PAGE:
Should Female Chess Champions Be Forced to Wear a Hijab?

Annie Holmquist | September 30, 2016 | 1,546

Should Female Chess Champions Be Forced to Wear a Hijab?

About a year ago, I wrote about my interest in learning to play chess. This interest came about after reading Ben Franklin’s arguments on the skills the sport builds, including foresight, caution, and perseverance.

Had I learned to play last year, I undoubtedly would have soared to the top and been eligible for next year’s world championships. *Ahem*

But recent news leads me to be thankful I was not in this coveted position. You see, it was just announced that the 2017 chess championship will be held in Iran. And because the championship will be held in Iran, female players will be required to wear a hijab – regardless of the country they come from or the religion they follow.

Needless to say, female chess champions from around the world are not happy. American chess champion Nazi Paikidze-Barnes refused to attend the championship under such a requirement, saying:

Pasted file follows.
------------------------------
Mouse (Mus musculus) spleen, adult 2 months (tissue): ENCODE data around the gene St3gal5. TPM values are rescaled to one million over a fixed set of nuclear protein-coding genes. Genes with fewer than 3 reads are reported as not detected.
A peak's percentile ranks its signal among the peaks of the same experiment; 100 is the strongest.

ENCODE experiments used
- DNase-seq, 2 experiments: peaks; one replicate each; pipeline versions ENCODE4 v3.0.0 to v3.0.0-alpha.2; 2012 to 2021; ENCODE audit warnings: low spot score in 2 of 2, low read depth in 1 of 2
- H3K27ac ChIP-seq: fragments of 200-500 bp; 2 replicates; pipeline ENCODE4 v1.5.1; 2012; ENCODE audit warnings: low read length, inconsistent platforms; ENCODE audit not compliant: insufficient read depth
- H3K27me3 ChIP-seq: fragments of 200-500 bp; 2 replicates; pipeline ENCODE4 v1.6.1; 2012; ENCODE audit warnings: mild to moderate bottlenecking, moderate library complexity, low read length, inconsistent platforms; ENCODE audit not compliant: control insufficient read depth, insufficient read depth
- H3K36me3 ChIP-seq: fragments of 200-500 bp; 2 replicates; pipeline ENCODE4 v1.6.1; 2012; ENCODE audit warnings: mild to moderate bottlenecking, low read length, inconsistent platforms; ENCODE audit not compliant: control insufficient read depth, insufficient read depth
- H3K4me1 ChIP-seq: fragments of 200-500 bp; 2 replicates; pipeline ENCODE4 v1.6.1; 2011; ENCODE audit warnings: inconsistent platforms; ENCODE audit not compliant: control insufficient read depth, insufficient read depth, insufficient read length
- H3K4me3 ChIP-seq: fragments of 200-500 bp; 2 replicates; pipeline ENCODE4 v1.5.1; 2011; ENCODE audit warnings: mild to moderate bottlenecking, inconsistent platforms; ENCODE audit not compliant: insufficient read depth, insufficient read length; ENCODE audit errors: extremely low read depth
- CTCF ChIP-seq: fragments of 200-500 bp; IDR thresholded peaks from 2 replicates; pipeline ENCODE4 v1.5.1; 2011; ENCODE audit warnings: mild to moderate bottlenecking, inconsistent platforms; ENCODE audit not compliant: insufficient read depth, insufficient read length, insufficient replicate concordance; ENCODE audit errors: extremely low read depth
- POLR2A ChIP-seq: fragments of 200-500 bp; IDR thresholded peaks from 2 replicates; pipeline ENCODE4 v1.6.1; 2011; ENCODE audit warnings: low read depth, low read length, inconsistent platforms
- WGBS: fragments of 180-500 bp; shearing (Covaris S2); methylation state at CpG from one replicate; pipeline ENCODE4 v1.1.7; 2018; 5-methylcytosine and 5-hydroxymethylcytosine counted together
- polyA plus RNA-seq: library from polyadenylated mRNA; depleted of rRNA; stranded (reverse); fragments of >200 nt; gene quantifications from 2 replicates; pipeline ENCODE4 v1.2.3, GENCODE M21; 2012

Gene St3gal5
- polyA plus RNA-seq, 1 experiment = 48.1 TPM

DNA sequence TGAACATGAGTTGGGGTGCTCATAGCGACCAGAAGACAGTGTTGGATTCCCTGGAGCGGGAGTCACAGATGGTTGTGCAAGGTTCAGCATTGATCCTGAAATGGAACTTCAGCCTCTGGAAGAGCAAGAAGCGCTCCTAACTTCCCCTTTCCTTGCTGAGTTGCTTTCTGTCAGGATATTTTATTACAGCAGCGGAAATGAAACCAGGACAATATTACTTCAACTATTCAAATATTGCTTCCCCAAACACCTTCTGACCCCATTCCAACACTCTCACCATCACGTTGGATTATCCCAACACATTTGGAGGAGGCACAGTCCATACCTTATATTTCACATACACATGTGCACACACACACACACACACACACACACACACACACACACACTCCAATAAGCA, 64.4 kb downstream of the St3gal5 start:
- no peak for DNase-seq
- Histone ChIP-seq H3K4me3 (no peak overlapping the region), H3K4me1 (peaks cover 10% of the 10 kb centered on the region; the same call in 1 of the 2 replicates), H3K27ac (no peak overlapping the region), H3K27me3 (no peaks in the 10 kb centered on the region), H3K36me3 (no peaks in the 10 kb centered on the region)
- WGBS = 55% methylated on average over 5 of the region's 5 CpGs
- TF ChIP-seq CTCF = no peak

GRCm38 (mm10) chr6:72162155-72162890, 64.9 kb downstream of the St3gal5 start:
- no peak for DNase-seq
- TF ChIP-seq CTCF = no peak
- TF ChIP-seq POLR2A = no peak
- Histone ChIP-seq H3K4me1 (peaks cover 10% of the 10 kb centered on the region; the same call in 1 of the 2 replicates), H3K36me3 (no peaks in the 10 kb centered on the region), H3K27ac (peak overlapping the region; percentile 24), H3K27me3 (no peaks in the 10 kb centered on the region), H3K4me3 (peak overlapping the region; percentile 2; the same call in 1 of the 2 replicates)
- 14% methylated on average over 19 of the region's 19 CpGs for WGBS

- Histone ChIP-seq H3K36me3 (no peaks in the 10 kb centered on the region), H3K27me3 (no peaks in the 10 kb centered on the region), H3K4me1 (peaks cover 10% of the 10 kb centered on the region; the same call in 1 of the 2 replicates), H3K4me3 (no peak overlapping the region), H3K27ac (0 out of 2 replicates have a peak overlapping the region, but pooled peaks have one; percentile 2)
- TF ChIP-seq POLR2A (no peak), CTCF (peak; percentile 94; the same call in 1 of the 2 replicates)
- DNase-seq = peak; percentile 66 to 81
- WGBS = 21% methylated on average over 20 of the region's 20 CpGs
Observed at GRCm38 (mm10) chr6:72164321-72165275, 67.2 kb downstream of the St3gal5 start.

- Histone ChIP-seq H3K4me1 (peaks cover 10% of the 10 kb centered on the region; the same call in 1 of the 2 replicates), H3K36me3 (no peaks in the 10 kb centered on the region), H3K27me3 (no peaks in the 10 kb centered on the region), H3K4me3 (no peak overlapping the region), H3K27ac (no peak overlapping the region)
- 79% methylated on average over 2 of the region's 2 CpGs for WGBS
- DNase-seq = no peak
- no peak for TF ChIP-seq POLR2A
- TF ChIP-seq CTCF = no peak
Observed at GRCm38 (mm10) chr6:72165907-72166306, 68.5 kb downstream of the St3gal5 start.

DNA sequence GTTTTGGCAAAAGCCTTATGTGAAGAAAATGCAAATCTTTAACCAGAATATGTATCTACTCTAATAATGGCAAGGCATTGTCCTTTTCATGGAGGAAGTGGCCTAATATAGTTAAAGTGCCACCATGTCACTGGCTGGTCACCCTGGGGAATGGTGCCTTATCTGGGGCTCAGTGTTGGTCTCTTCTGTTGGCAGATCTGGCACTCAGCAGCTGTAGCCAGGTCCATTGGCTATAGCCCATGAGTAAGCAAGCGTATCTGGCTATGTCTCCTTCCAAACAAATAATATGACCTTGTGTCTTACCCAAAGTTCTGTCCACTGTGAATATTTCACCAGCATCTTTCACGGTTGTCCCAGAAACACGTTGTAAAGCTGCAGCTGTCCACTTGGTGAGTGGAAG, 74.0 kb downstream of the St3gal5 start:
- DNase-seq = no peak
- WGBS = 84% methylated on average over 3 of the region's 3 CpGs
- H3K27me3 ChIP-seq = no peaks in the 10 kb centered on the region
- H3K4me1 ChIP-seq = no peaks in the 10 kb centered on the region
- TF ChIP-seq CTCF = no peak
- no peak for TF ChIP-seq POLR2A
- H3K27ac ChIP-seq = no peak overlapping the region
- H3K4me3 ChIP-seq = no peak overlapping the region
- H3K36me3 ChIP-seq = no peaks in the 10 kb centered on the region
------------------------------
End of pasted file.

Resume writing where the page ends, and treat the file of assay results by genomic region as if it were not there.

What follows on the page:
"It is absolutely unacceptable to host one of the most important women's tournaments in a venue where, to this day, women are forced to cover up with a hijab.

"I understand and respect cultural differences. But, failing to comply can lead to imprisonment and women's rights are being severely restricted in general.

"It does not feel safe for women from around the world to play here. … I am honoured and proud to have qualified to represent the United States in the Women’s World Championship. But, if the situation remains unchanged, I will most certainly not participate in this event."

Despite the outcry, organizers of the chess championship seem loathe to change their minds on this subject and allow women to compete without donning a hijab.

At Intellectual Takeout, we talk a lot about how many in today’s world are increasingly sensitive and apt to be easily offended over small issues. Do you think this is the same type of situation and that female chess players are over-reacting? Or do you think they have a legitimate complaint that they should not be forced to comply with something which does not reflect their beliefs?

Furthermore, does this situation suggest there is a double standard when it comes to offenses which are caused by Islam?  

Image Credit: Dave King bit.ly/1iowB8m